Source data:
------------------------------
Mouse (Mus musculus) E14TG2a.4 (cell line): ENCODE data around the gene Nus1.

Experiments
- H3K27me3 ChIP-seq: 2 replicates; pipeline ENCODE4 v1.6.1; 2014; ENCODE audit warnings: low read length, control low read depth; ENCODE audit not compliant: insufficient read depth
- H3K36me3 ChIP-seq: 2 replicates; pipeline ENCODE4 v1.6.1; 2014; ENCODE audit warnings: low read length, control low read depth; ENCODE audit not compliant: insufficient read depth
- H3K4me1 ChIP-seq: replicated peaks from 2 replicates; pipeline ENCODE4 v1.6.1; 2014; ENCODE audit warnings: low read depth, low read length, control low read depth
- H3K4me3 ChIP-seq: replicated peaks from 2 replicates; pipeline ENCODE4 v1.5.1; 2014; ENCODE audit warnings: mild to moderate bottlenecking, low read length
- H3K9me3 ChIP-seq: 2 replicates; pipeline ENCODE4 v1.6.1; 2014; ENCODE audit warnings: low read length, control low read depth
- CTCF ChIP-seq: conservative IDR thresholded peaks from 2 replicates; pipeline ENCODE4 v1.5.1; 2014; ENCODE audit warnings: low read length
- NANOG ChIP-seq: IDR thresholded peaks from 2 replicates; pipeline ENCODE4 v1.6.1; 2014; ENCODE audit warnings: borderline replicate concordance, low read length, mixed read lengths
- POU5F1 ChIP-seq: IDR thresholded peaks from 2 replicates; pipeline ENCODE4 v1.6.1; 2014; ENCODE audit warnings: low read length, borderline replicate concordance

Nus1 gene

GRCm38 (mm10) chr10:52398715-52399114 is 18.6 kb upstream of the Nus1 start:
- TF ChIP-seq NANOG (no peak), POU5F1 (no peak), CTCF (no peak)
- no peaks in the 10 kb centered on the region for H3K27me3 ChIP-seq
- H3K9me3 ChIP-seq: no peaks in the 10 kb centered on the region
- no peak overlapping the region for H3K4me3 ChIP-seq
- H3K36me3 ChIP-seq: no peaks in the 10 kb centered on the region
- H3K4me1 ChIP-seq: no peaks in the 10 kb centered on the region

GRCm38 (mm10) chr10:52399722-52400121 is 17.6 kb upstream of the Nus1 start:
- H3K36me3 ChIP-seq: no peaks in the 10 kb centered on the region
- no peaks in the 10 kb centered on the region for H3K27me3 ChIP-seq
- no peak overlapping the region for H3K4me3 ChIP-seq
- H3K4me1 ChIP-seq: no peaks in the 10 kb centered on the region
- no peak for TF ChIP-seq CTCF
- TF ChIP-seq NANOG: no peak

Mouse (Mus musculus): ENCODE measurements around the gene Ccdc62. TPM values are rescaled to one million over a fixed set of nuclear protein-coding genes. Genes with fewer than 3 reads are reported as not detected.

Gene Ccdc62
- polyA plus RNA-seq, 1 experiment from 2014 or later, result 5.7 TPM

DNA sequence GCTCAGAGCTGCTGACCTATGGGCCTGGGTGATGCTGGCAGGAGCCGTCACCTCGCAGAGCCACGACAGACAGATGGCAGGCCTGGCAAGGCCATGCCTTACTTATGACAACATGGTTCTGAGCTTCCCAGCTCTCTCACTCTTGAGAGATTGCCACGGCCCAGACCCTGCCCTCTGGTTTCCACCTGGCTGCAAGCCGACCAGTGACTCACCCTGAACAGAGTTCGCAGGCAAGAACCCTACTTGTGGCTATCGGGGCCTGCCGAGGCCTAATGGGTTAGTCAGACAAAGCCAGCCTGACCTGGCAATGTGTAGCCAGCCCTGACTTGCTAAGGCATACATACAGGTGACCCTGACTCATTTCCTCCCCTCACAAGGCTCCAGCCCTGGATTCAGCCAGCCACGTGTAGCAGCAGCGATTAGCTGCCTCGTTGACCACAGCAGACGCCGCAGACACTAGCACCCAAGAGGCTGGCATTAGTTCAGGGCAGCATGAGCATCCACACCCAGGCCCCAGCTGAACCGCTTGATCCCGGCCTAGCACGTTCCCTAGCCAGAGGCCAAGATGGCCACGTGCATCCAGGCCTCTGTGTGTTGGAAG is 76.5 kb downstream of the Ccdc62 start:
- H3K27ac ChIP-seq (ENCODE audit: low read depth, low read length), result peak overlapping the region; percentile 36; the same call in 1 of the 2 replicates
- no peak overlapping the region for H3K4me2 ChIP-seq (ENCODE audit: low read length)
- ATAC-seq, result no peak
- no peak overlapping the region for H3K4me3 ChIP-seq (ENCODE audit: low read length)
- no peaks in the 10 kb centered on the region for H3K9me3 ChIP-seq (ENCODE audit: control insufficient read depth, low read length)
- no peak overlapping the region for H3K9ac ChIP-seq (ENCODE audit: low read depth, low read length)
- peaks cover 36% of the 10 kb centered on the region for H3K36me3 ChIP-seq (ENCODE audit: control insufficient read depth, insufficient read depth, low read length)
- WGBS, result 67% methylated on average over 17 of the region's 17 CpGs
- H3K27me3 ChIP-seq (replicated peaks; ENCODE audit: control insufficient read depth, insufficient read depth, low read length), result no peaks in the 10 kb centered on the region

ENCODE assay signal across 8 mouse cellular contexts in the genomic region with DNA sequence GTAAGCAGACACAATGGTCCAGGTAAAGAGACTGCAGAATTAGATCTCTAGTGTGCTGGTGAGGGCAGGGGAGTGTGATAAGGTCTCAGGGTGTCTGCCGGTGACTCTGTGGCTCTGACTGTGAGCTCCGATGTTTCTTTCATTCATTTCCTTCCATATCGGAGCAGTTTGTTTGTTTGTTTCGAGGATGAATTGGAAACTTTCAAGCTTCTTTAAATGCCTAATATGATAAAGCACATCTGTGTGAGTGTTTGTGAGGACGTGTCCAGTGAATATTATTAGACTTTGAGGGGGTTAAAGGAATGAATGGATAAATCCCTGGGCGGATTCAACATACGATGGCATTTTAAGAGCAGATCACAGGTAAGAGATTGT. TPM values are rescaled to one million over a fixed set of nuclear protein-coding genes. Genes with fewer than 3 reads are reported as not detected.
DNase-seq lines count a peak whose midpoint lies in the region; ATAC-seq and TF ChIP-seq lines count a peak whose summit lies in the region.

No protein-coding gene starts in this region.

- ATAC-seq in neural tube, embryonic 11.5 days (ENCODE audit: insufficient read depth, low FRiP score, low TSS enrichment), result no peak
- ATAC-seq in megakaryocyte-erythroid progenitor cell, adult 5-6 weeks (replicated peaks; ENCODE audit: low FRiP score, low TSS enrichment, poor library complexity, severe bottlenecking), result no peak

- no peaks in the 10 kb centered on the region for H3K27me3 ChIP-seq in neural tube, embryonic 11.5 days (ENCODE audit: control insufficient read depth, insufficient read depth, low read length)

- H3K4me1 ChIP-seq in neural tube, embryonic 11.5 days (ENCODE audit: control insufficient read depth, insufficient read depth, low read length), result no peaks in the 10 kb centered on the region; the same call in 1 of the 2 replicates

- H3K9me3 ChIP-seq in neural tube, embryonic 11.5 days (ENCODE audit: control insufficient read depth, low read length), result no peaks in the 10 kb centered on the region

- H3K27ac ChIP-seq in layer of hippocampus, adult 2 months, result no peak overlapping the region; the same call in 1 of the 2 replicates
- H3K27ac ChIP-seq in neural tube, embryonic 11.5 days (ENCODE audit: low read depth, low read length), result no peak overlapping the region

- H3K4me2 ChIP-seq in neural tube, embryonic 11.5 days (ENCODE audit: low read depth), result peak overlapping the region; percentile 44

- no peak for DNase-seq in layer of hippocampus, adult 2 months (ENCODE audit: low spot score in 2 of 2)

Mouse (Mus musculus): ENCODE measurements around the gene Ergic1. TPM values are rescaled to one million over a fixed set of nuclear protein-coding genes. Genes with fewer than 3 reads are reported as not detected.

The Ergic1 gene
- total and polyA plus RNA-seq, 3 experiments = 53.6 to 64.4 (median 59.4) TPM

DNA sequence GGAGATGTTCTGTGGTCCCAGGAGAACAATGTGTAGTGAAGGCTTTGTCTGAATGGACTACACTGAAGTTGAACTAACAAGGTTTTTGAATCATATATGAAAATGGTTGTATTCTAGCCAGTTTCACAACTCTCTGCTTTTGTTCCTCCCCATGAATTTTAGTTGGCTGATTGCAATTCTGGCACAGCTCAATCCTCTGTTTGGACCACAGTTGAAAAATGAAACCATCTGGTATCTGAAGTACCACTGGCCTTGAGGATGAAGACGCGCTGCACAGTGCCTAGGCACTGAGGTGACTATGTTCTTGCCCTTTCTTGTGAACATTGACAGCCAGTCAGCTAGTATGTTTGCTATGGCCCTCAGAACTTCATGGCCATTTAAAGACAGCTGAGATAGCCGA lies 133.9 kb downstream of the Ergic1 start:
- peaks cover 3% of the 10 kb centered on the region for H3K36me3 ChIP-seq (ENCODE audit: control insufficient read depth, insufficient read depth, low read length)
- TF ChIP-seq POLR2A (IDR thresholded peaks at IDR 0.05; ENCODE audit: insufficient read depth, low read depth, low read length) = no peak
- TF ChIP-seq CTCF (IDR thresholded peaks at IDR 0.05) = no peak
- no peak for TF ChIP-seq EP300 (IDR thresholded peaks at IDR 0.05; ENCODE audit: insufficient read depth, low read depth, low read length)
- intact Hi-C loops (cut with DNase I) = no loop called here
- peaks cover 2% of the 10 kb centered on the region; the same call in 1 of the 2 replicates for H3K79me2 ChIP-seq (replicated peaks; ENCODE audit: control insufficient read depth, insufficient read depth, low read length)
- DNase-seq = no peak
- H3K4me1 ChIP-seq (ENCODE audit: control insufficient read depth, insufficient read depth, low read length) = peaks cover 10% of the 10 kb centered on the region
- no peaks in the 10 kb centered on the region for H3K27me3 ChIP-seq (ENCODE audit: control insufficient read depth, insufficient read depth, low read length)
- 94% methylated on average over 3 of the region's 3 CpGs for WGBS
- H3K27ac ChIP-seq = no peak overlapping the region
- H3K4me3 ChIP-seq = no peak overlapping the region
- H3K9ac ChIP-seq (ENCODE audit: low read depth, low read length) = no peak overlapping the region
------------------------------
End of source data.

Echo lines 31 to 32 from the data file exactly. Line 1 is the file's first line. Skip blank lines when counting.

- no peak overlapping the region for H3K4me2 ChIP-seq (ENCODE audit: low read length)
- ATAC-seq, result no peak